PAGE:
I do have a few that are solely for shtf and only come out to be cleaned, such as my ak47 a couple of mosins, a shotgun or two and a few pistols. I try not to reduce the total ammount of firearms since they can be used for very valuable trade fodder if it comes to money being worthless
  9. CrazedJava

    CrazedJava New Member

    Gotta agree with JonM. I have an old double barrel shotgun that is pushing 100 years old. It was my great grandfathers but it is no longer in firable condition and since it was a common brand it would cost me close to what it is worth to fix it. Basically it sits in a closet. I'm going to give it to a buddy of mine who wants a classic double barrel to mount over his fireplace. I hate to part with it but what good is it doing stowed away?
  10. MajorMoeDown47

    MajorMoeDown47 New Member

    my Remington Model 700 30-06 ADL my wife bought it for me for my 18th birthday and christmas i literaly cried when i sold it i still hurt thinking about it. i needed rwnt money and could not aford to take it out of pawn.
    sigh i really miss my rifle so very much it brought my wife and i together every time we took it to the range :'(
    it really breaks my heart to think about it i love my wife soo much and that gun proves how much she loves me and i fell so wrong selling it it feels as if i sold her love which is a feeling that aches in the bottom of my stomach.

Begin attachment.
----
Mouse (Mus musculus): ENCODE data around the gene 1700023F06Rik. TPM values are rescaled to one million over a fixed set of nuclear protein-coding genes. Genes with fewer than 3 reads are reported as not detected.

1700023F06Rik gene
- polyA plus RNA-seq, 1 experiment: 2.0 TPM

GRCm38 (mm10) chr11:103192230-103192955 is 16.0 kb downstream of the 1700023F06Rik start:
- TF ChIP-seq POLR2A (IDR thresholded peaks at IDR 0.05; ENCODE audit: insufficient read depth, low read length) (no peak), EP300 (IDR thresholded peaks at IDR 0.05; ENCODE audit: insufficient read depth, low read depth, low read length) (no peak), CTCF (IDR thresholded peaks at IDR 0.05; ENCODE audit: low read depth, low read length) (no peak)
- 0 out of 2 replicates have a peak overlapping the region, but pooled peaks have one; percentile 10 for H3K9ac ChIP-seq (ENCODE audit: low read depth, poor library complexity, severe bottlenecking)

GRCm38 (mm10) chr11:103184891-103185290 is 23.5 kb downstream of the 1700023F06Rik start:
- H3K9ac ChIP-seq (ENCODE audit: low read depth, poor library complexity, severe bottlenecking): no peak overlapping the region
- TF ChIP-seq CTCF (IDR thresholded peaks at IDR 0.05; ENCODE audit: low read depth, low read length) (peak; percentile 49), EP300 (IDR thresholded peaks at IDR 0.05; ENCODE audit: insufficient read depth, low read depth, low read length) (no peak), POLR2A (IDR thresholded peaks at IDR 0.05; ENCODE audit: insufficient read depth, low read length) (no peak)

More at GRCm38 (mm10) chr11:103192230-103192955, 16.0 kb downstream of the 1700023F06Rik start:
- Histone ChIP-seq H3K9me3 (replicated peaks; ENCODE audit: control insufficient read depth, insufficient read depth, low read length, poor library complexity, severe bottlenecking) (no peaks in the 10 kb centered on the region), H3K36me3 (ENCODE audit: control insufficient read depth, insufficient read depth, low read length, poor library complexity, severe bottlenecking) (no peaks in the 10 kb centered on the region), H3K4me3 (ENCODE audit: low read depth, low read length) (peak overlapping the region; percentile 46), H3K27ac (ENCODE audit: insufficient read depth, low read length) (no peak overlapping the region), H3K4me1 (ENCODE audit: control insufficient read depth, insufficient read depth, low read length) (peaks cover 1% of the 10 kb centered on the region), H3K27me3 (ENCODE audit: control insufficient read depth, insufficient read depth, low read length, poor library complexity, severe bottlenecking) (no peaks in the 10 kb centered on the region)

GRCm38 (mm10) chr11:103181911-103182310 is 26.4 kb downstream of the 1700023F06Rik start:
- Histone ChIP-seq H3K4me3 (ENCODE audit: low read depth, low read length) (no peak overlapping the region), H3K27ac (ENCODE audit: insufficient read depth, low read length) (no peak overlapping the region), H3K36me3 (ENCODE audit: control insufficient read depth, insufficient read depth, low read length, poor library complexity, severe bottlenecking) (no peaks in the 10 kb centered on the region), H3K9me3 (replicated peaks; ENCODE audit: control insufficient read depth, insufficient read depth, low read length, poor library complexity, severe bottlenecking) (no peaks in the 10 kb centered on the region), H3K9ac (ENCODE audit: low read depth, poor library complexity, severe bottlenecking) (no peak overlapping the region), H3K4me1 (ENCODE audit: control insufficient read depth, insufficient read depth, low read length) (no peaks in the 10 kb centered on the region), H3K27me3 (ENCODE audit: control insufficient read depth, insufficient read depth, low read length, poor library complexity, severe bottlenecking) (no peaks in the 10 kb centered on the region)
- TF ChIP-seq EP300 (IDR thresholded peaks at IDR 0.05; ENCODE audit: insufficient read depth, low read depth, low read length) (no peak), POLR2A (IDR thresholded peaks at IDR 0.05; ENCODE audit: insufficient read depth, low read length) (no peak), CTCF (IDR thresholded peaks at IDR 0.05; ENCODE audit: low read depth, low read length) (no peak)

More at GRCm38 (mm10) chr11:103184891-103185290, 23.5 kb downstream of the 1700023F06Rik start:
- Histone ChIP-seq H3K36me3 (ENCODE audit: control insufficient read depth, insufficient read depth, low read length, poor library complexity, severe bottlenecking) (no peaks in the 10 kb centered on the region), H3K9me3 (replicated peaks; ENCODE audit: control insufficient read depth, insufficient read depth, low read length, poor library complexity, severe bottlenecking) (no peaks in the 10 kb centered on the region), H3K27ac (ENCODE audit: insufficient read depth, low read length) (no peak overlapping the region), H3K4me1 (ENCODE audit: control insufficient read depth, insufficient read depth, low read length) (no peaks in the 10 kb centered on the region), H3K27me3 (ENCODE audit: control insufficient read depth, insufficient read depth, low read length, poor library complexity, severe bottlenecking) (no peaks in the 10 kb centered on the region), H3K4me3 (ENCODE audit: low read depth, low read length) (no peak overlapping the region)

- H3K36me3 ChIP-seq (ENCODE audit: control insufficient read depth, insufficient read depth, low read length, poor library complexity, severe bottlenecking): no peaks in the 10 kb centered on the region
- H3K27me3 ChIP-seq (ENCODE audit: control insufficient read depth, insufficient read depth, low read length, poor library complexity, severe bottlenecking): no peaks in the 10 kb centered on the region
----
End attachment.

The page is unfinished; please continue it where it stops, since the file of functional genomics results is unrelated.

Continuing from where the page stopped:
im crying now as i type this post sorry guys i really loved that gun.
  11. Quentin

    Quentin New Member

    All I can say is hang on to family heirlooms. The day will come when you'll hate yourself for selling grandpa's 100 year old gun. I rarely sell a firearm, I try to buy quality then hang on to them.
  12. sputnik1988

    sputnik1988 Active Member

    I've only ever sold two firearms, my Taurus 1911 and my Beretta 96, I bought the 1911 back and may buy the beretta back eventually. (Sold both to my dad)
  13. 1911love

    1911love New Member

    I don't think it's wise, I agree with Quentin. I don't sell. Trading to enhance is ok with me as long as the weapon wasn't a heirloom.
  14. brettc

    brettc New Member

    I've only sold 2 firearms so far. An old US Smith-Corona 30-06, and a 410 topper (I have another and a beautiful deluxe topper). All my guns have been handed down to me from my father and grandfather. No more will be sold, I have a hard time parting with things. these 2 guns were an extra and a cool old rifle that my grandad bought from the government a long time ago. These gave way to my acquisitions which include a couple glocks, an ar15 (w/ 5 more stripped lowers and some stripped uppers waiting) and a new shotgun.